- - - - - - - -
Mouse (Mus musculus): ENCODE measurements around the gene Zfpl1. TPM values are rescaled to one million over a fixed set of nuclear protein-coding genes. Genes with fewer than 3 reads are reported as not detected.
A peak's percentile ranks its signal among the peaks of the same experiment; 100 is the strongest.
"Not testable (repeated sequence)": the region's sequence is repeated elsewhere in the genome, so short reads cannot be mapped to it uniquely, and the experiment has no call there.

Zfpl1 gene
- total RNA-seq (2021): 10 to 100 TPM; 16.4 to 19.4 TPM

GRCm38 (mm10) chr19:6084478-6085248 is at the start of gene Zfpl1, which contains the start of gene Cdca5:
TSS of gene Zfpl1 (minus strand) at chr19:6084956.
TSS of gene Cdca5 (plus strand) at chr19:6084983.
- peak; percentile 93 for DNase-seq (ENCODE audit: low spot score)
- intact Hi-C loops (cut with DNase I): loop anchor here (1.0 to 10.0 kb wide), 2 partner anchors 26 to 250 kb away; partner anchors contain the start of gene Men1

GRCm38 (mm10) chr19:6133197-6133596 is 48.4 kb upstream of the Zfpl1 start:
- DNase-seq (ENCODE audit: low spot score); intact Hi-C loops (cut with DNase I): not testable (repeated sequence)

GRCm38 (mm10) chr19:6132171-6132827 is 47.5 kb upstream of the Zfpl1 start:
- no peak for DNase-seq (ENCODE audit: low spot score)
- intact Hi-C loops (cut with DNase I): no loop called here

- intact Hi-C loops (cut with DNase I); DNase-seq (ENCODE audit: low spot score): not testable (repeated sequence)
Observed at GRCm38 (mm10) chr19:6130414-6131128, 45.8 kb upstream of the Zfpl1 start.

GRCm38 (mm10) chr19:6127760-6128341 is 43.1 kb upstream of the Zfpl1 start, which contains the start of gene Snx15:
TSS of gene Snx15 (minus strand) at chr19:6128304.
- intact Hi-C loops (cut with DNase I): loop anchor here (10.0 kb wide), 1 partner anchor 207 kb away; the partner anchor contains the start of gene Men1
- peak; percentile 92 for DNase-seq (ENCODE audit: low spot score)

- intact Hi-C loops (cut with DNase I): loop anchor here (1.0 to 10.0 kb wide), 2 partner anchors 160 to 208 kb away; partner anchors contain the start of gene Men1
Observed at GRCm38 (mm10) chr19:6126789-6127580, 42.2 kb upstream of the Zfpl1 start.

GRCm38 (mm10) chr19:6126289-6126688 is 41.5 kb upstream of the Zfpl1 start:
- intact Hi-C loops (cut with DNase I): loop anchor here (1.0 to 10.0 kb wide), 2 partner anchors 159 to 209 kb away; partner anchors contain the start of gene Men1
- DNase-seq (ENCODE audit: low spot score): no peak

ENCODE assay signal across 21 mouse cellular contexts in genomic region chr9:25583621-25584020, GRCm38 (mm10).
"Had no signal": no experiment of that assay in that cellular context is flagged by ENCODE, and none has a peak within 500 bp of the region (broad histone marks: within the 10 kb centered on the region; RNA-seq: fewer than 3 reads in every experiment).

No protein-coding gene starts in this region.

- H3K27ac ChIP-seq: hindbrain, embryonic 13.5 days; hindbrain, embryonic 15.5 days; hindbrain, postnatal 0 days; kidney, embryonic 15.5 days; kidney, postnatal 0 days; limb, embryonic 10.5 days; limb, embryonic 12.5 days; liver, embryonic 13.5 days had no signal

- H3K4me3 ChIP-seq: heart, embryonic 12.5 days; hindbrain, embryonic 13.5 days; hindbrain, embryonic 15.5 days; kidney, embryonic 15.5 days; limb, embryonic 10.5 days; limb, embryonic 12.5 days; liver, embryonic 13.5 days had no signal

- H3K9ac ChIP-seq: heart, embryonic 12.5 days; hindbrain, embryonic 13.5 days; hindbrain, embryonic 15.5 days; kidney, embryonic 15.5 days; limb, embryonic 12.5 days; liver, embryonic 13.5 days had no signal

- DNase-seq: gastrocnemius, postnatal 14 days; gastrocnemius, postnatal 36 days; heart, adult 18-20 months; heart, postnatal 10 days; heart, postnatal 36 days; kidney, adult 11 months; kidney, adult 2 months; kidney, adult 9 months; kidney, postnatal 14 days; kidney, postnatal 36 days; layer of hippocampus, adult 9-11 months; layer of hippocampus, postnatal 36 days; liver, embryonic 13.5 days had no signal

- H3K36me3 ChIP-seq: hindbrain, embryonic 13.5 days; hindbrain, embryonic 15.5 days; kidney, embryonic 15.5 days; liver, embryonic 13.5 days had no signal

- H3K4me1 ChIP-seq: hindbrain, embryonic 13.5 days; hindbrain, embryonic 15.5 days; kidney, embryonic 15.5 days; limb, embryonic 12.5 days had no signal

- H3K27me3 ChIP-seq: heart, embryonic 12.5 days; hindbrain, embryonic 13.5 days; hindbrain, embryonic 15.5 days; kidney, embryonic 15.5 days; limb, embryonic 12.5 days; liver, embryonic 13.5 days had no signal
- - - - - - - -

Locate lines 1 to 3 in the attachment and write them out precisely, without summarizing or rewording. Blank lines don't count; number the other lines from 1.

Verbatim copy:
Mouse (Mus musculus): ENCODE measurements around the gene Zfpl1. TPM values are rescaled to one million over a fixed set of nuclear protein-coding genes. Genes with fewer than 3 reads are reported as not detected.
A peak's percentile ranks its signal among the peaks of the same experiment; 100 is the strongest.
"Not testable (repeated sequence)": the region's sequence is repeated elsewhere in the genome, so short reads cannot be mapped to it uniquely, and the experiment has no call there.